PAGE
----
For $a > 0$, let $G_{a}$ denote a centered Gaussian random variable with variance $a$. That is, the density of $G_a$ is $\frac{e^{\frac{-x^2}{2a}}}{\sqrt{2\pi a}}.$

Fix $t > 0$ and define a function $f:\mathbb{R}^+\to \mathbb{R}$ by $$f(a) = \mathbb{P}(G_a\geq t).$$ It is straightforward to verify $$f(a) = \mathbb{P}\left(G_1\geq \frac{t}{\sqrt{a}}\right) = 1 - \Phi\left(\frac{t}{\sqrt{a}}\right),$$ where $\phi$ is the standard Gaussian CDF. Using this we can calculate the derivative of $f$ by $$\frac{d}{da}f(a) = \frac{d}{da}\Phi\left(\frac{t}{\sqrt{a}}\right)\cdot\frac{-t}{2a^{3/2}} = -t\frac{e^{\frac{-x^2}{2a}}}{2\sqrt{2\pi}a^{2}}.$$ One may now notice that $|\frac{d}{da}|$ is bounded by some constant.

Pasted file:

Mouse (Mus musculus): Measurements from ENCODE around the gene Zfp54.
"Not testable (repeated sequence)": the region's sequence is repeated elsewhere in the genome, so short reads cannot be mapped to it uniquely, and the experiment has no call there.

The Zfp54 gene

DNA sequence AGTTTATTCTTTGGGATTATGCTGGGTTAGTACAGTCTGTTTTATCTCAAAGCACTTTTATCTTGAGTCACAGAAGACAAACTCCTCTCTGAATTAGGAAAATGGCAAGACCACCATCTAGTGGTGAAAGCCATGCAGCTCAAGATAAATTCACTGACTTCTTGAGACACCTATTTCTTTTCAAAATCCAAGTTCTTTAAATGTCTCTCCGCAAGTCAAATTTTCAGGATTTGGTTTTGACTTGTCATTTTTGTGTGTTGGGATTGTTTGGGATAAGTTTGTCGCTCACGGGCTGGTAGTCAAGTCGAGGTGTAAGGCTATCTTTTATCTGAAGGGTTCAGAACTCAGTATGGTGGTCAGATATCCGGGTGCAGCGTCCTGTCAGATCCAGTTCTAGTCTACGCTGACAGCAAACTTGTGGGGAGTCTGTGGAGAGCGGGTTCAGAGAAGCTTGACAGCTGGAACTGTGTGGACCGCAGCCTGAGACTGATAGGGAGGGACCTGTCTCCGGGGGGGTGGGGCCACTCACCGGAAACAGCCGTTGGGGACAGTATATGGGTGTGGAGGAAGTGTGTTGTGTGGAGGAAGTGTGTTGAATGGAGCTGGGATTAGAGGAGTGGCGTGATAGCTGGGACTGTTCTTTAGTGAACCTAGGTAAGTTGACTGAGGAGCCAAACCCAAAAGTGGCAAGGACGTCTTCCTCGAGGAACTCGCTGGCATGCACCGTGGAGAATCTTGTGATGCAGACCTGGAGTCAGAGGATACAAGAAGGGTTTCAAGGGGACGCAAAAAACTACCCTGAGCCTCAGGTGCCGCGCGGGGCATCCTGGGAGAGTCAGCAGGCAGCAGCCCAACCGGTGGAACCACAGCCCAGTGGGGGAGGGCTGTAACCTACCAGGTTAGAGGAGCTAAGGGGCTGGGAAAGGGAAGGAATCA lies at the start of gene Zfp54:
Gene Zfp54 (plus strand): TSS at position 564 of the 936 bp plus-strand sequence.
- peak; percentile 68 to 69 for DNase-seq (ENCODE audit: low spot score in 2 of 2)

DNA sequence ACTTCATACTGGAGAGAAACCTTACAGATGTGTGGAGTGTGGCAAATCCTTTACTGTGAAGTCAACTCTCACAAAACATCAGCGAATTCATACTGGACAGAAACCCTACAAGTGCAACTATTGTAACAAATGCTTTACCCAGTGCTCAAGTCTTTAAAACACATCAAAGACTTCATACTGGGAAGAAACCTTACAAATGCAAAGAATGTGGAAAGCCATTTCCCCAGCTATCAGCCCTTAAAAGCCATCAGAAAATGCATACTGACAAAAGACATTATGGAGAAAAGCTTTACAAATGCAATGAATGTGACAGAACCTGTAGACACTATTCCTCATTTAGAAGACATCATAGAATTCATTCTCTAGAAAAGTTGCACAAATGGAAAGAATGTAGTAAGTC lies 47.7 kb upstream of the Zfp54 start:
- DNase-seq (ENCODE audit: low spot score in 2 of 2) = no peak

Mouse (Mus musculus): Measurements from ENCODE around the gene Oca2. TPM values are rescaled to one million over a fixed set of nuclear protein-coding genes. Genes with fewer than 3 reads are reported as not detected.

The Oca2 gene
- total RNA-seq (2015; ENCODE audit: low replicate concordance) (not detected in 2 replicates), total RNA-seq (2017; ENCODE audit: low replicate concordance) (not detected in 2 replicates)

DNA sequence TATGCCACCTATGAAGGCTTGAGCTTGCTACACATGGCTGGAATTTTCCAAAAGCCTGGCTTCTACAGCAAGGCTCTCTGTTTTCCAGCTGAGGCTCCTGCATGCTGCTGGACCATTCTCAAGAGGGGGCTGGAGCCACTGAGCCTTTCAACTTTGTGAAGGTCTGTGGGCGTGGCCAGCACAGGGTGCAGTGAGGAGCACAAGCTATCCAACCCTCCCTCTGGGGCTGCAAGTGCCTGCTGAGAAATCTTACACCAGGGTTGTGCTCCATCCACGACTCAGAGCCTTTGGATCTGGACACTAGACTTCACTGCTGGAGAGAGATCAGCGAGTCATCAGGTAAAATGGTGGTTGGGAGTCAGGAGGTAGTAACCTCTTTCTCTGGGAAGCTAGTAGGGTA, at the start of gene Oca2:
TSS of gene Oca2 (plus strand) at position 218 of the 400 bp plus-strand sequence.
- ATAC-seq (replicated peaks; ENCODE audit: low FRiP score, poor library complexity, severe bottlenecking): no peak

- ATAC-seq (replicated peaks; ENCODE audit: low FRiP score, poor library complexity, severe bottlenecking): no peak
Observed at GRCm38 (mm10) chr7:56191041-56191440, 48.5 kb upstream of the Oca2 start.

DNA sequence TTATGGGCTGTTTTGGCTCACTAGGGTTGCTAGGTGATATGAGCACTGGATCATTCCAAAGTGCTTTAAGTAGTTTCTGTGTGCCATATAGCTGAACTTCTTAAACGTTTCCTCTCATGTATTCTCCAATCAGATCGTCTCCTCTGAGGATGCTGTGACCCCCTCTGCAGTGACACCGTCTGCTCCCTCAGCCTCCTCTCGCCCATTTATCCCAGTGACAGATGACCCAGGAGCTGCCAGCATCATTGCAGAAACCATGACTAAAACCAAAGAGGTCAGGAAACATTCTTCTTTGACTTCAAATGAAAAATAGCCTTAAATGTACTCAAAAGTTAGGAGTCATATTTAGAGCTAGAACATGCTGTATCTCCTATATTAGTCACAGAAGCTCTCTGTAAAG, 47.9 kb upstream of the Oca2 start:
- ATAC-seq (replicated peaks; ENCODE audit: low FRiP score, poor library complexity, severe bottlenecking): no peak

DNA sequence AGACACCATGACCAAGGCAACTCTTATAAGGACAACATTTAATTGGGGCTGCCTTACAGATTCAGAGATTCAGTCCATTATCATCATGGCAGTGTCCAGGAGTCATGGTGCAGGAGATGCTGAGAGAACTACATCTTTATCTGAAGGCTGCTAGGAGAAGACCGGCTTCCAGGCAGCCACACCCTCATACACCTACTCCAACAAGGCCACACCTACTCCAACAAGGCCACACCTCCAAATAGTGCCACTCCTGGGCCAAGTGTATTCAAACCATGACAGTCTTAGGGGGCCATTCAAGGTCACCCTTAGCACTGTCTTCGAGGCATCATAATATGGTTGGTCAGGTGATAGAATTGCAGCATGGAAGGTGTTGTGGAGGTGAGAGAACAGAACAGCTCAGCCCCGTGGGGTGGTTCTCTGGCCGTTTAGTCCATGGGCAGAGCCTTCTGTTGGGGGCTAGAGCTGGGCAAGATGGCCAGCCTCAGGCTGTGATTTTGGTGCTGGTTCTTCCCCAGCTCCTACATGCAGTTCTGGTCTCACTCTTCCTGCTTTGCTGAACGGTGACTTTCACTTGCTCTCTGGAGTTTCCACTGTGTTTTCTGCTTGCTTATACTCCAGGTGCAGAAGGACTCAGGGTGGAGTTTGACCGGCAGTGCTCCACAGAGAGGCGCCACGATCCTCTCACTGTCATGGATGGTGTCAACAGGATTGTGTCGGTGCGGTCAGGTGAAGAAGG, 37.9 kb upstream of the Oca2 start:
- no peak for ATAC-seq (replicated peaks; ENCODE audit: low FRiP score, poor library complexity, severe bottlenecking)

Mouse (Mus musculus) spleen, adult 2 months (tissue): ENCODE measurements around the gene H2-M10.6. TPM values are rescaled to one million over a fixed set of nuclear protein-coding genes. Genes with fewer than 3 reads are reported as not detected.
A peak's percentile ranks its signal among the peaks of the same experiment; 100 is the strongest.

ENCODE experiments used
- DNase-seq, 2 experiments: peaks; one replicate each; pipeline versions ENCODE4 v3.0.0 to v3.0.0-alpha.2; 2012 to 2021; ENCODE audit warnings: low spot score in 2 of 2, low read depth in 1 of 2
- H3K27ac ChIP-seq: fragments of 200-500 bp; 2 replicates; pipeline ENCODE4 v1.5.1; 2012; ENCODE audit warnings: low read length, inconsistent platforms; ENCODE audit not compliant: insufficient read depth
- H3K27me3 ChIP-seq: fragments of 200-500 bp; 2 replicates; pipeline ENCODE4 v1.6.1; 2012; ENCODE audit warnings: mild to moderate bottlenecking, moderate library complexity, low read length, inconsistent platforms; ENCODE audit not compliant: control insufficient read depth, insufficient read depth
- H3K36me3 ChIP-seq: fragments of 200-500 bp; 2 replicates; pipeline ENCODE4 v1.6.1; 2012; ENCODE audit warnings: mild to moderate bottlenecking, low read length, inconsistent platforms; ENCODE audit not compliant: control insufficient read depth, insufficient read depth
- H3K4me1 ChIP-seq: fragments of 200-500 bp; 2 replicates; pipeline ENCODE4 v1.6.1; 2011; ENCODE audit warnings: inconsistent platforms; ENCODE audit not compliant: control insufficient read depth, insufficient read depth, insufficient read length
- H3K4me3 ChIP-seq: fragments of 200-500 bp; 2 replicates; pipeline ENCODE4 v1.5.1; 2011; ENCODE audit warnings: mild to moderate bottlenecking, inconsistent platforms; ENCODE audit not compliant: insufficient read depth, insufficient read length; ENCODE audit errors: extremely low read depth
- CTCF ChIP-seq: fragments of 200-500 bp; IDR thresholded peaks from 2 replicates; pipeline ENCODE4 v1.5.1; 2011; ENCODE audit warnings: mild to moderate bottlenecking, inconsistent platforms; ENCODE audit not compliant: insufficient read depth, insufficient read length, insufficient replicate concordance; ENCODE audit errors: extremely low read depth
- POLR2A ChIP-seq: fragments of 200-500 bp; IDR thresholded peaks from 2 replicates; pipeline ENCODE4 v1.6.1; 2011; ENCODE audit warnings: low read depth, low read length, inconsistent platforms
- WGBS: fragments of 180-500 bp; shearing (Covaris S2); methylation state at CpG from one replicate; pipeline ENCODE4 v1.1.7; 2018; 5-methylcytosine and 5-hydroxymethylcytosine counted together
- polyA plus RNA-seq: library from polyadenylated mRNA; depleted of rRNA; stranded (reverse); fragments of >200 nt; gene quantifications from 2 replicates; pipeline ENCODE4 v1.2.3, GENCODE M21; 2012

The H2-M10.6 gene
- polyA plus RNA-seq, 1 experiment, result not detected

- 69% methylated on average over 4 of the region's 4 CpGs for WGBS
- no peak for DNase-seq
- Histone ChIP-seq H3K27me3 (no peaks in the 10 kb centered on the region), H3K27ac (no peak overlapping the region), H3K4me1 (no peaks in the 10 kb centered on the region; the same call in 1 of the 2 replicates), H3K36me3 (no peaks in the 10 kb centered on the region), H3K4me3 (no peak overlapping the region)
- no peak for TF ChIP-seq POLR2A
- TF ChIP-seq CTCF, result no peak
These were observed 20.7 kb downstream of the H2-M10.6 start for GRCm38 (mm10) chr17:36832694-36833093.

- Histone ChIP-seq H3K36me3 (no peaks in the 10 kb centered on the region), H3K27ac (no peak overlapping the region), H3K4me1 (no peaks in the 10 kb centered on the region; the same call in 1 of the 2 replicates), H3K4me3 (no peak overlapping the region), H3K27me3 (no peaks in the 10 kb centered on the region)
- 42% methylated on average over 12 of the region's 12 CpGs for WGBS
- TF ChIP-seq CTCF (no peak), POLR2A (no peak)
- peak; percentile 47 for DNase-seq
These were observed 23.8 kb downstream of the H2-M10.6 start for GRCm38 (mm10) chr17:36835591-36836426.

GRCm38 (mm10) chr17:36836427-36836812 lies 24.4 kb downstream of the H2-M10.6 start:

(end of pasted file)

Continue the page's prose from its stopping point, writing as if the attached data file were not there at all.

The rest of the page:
I am now interested in the multivariate case, but the 2-dimensional case seems equally intresting. For $\Sigma$ a positive $2 \times 2$ positive definite matrix let $G_\Sigma$ be the a centered $2$ dimensional Gaussian with covariance $\Sigma$.

As before we now define the function $$f(\Sigma) = \mathbb{P}\left(G_\Sigma \in [t, \infty) \times [t, \infty)\right).$$

What can be said about $\nabla f$ in this case, does it have any nice representation? Can one show that $||\nabla f||$ is also bounded?


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